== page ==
Daniel Temkin’s Light Pattern is a programming language that uses meta-data from photographs taken with an arduino-controlled camera for source code:
In Light Pattern, changes in exposure and dominant color determine data and commands — the language has no regard for the content of the images apart from these attributes. To write a Light Pattern program, you would take photos with these color changes in mind, rather than writing text of the “goto 10” variety. So, in effect, your source code is a directory full of jpegs.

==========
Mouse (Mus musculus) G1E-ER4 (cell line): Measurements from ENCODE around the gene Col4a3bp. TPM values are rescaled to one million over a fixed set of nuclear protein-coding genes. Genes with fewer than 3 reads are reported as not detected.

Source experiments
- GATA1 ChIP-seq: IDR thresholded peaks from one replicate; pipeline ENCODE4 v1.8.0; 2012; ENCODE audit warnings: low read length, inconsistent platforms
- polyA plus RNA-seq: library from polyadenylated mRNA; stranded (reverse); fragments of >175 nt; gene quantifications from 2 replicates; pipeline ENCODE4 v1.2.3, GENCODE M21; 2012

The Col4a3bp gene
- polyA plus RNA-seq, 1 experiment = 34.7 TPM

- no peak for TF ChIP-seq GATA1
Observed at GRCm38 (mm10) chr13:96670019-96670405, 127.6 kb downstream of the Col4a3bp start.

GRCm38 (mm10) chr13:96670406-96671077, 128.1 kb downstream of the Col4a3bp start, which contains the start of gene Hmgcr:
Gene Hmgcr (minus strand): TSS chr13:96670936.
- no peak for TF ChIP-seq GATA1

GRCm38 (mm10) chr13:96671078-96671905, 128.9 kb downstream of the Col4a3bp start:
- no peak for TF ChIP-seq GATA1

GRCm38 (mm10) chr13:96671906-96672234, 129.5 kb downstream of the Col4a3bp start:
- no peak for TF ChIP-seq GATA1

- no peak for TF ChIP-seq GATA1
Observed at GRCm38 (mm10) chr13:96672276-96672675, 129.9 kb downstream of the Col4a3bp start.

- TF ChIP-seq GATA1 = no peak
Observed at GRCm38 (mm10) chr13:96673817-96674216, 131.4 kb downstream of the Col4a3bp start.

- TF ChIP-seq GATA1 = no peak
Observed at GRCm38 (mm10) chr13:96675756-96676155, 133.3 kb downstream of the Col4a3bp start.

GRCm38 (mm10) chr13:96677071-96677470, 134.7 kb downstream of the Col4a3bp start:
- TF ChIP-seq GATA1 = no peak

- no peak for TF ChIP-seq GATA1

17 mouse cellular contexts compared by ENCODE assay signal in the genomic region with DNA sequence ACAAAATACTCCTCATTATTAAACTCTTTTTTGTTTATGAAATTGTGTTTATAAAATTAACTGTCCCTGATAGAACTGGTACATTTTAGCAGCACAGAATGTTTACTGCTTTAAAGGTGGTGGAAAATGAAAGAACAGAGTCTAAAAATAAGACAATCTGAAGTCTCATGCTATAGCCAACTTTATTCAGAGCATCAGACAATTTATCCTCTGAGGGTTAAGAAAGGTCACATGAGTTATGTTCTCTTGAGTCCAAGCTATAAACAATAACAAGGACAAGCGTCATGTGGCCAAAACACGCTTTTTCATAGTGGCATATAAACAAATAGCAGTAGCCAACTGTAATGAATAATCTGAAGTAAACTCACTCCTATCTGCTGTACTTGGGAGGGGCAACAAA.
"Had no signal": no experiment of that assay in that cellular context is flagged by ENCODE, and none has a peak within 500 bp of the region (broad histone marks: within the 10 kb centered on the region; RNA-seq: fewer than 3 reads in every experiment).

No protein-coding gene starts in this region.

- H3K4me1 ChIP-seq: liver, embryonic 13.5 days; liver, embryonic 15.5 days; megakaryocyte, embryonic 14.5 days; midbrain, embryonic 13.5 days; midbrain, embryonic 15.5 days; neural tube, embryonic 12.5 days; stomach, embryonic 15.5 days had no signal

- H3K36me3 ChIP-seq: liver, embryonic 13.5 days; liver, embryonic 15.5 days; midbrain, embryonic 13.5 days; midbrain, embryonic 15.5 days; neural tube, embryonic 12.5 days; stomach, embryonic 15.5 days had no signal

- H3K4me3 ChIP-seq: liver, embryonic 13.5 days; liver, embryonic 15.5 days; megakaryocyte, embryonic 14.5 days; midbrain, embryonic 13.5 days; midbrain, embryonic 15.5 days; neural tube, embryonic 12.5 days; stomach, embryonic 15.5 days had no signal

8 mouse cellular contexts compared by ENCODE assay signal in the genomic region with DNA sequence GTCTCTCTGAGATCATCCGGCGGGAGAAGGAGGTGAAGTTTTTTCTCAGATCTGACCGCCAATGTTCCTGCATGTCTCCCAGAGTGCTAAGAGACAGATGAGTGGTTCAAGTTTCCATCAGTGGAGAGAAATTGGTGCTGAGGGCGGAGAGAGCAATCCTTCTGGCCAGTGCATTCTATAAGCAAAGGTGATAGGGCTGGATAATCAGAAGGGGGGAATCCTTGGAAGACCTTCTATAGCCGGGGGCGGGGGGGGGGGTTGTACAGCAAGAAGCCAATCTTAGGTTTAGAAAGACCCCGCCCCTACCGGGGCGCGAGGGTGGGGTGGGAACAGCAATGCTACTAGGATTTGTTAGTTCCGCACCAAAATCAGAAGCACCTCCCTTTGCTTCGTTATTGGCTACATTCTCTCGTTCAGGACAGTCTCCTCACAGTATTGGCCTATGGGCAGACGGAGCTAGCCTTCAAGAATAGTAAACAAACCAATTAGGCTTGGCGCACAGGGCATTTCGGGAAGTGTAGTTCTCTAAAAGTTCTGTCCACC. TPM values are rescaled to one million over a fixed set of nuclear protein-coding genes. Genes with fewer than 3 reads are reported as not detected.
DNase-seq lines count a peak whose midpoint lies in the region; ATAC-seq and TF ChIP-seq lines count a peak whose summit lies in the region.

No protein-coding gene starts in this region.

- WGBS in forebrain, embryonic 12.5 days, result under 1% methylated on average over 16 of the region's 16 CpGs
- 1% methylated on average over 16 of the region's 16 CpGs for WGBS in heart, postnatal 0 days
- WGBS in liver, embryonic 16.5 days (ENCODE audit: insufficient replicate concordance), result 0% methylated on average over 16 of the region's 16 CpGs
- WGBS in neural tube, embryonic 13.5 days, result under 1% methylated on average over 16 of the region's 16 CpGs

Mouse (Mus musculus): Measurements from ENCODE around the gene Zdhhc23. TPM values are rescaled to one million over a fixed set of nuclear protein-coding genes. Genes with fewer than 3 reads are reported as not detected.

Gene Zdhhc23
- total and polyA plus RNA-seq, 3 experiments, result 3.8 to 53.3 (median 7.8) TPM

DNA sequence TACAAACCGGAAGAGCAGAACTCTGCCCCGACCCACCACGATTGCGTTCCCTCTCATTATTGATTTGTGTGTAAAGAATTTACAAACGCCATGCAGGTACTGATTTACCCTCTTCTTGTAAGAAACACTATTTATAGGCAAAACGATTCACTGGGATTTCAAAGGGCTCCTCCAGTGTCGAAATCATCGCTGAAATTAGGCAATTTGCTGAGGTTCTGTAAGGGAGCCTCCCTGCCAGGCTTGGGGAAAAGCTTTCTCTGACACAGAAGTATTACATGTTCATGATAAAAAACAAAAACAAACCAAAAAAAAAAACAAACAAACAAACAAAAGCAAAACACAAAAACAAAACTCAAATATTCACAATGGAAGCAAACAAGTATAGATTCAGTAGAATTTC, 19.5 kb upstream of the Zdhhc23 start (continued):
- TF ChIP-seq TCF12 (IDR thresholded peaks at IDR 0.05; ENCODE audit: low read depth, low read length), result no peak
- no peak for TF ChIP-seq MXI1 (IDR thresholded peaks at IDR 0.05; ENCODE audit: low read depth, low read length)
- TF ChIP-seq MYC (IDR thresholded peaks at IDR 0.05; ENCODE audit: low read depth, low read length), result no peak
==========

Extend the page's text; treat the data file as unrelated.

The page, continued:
Programming languages are denotative, lacking much of the nuance and bodily gesture of human expression — it is a negotiation between human thinking and computer logic. The camera, likewise, has no regard for connotation — it is an apparatus with no understanding of content, as pointed out by conceptual photographic work such as John Hilliard’s Camera Recording Its Own Condition (1971). Light Pattern requires a programmer to take photos with technical considerations in mind.The content of the photos is irrelevant, inscrutable to the compiler. The pattern of color and exposure in the resulting photos make up the source code for a Light Pattern program.